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A study done at Keele University in the U.K. measured the effects swearing had on pain tolerance. They found that we can withstand more pain when using profanity.
Swearing triggers the fight or flight response, which then gives us that burst of energy to make it through the difficult or painful task.
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One study found that participants who swore saw a 2 to 4 percent increase in performance and an 8 percent boost in strength compared to those who kept their mouths shut.
Cursing diverts your attention, which makes you work harder than if you were only focusing on how tough the workout is.
Swearing is such a raw form of expression.
A recent study found that profanity is correlated with genuine feelings and emotions in social interactions. It indicated that those who curse may also be more likely to be truthful.
When we complain or vent without cursing, we are keeping ourselves in check and don't totally release all feelings.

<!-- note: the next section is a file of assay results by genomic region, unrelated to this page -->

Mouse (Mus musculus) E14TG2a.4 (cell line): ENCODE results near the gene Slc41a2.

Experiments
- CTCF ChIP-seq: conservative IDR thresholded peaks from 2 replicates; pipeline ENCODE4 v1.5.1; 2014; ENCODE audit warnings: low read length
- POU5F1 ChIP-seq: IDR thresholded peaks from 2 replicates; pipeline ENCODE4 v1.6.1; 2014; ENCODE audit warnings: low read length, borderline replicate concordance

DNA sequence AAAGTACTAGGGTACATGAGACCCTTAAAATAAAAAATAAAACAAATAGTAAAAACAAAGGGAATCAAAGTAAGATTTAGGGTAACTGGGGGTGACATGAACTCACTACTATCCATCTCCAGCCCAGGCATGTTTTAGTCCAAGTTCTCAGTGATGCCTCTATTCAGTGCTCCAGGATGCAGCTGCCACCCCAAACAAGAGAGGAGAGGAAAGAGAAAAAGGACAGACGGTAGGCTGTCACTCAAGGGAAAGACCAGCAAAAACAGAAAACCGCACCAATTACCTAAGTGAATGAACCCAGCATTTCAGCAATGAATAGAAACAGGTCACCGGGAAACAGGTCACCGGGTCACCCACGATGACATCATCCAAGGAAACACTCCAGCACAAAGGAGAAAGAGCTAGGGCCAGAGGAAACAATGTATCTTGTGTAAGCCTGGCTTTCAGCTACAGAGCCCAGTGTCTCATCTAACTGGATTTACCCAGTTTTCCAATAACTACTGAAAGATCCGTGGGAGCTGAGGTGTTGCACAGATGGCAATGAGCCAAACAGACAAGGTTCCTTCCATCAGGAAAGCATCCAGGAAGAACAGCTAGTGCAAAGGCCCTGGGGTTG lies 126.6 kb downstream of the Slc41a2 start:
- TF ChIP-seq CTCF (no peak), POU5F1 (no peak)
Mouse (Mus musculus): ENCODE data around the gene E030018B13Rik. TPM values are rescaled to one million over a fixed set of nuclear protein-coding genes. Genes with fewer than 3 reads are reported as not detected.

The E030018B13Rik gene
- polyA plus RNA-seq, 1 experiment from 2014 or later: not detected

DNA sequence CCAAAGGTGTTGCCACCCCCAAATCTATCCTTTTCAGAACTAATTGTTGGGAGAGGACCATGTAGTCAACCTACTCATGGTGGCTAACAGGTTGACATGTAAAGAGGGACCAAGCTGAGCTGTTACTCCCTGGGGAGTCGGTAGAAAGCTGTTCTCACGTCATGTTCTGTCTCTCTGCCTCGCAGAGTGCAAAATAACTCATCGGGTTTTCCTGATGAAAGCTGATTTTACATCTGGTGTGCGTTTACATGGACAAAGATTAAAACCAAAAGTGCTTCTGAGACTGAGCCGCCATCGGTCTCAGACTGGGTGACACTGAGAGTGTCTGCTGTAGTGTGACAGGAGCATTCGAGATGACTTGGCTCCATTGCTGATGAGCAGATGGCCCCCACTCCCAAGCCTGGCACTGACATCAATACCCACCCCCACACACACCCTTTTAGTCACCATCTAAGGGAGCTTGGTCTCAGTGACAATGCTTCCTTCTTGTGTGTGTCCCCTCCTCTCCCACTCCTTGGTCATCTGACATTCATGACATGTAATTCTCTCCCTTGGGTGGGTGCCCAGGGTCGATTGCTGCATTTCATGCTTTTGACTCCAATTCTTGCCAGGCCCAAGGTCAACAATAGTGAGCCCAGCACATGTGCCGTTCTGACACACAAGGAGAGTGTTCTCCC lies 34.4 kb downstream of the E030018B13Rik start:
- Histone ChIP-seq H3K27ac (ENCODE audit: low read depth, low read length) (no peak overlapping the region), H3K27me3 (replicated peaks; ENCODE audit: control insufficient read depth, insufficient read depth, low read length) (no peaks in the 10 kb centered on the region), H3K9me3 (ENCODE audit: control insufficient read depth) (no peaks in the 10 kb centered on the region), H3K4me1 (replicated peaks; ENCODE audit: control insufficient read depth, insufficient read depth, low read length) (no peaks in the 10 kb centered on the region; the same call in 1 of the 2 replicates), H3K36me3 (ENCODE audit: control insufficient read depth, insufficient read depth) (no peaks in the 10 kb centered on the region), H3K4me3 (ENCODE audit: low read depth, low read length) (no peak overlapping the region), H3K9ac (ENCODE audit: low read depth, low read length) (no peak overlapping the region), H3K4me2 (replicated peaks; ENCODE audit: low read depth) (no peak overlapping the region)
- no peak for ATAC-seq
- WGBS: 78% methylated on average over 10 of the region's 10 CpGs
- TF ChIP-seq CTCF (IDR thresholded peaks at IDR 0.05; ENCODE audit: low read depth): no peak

Cursing can be an effective emotional release. Our whole body and all emotions are connected with no filter.
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An experiment repeated many times has consistently shown that swearing makes you able to withstand discomfort better.
Using curse words causes actual physiological changes in your body, such as a heightened heart rate. Swearing appears to unleash the fight-or-flight response.
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Swearing is usually regarded as simply lazy language or an abusive lapse in civility.
New research reveals that profanity has many positive virtues, from promoting trust and teamwork in the office to increasing our tolerance to pain.
The more you repeat a behavior, the less it impacts you because you become accustomed to it.
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